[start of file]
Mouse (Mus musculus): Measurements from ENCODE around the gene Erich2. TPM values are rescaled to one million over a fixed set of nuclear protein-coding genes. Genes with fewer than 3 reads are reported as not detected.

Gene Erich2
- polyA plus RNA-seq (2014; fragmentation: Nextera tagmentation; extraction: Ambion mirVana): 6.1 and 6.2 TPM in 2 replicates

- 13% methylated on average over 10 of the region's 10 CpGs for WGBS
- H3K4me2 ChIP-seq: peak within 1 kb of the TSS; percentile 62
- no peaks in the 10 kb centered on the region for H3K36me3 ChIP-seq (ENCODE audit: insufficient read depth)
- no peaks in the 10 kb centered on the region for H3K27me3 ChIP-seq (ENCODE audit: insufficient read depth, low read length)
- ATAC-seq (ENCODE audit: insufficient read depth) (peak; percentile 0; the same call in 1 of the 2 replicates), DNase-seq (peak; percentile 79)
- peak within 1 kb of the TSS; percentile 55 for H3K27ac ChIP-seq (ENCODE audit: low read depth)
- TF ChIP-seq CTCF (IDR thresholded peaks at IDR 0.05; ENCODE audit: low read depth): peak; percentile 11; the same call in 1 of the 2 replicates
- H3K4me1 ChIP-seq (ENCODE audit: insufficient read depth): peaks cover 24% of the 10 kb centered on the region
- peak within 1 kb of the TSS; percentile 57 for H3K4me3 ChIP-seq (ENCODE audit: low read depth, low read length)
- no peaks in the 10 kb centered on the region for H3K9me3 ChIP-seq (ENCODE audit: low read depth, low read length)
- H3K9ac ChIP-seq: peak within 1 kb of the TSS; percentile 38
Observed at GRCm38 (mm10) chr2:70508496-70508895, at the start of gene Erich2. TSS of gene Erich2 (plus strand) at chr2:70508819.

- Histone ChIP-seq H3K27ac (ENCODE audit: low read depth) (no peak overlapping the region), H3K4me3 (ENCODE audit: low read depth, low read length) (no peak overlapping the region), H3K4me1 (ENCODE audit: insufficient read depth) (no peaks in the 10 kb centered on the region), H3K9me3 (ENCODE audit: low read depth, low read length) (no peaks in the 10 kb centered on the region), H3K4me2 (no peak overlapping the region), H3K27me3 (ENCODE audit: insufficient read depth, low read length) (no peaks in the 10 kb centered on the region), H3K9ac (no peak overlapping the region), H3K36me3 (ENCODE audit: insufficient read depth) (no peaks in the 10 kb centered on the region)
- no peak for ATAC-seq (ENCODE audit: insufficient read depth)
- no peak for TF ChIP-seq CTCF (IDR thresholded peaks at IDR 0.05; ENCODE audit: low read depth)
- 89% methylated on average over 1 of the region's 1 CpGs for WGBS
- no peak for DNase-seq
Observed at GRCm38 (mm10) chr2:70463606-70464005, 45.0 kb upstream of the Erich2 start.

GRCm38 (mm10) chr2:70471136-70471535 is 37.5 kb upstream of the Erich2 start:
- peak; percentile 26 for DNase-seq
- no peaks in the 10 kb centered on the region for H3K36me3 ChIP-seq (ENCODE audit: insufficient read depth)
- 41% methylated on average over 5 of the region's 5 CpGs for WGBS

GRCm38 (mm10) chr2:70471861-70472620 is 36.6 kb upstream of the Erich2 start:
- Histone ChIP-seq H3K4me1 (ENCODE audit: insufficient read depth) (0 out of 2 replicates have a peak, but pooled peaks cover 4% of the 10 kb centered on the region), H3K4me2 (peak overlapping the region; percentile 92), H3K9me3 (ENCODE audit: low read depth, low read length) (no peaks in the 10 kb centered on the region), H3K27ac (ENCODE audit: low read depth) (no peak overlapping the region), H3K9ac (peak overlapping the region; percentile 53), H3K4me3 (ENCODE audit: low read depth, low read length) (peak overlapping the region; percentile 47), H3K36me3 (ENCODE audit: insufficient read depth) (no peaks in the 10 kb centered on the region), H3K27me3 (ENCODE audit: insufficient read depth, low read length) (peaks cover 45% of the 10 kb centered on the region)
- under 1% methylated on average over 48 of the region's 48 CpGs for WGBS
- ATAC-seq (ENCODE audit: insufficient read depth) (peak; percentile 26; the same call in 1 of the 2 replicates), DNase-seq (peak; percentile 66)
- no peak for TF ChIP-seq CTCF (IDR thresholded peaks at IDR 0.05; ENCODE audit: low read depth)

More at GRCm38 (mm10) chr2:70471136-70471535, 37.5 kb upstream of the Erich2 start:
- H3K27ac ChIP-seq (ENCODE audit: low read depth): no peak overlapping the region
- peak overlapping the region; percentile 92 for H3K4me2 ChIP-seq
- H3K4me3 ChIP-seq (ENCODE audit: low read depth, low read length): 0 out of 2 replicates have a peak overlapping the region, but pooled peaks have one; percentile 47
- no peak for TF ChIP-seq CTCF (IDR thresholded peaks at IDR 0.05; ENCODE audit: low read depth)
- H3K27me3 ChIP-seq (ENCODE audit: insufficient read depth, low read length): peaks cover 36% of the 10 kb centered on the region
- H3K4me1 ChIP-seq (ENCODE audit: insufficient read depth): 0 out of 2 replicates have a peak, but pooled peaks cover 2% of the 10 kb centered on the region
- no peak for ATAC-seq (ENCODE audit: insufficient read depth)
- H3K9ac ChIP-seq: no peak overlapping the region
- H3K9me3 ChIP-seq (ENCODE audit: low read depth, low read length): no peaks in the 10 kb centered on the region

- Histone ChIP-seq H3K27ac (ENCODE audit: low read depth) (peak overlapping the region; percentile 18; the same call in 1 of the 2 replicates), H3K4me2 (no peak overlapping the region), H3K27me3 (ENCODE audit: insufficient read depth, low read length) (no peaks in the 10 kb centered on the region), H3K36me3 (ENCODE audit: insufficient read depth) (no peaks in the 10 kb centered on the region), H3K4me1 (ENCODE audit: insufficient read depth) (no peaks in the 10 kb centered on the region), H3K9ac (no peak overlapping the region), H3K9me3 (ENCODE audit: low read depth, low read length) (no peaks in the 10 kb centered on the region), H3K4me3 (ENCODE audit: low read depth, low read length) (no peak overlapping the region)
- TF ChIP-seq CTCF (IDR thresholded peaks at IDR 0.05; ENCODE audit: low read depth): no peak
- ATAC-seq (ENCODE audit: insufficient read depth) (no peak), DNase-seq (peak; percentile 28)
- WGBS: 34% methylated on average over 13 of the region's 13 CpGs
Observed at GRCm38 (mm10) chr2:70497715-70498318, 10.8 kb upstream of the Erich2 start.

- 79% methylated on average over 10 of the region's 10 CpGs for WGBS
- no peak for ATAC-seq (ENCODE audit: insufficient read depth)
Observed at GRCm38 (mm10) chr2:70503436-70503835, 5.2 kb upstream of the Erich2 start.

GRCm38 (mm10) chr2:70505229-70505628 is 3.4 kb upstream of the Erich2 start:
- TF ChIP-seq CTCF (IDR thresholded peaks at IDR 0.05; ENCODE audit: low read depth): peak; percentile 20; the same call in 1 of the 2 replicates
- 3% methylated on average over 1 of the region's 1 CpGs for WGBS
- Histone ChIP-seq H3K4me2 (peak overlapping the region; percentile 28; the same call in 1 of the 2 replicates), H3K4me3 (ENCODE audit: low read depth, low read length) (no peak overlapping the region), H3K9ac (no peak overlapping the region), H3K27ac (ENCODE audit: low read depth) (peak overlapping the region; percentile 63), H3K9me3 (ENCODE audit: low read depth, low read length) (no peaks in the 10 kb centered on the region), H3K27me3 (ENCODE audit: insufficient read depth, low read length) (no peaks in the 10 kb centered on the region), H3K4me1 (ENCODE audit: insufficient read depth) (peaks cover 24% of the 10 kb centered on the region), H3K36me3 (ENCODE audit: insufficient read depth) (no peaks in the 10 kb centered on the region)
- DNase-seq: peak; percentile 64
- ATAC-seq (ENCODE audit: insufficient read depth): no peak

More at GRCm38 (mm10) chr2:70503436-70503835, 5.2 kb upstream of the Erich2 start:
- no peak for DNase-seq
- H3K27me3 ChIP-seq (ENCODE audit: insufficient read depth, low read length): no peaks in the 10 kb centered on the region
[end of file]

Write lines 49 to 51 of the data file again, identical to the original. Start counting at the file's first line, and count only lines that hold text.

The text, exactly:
GRCm38 (mm10) chr2:70505229-70505628 is 3.4 kb upstream of the Erich2 start:
- TF ChIP-seq CTCF (IDR thresholded peaks at IDR 0.05; ENCODE audit: low read depth): peak; percentile 20; the same call in 1 of the 2 replicates
- 3% methylated on average over 1 of the region's 1 CpGs for WGBS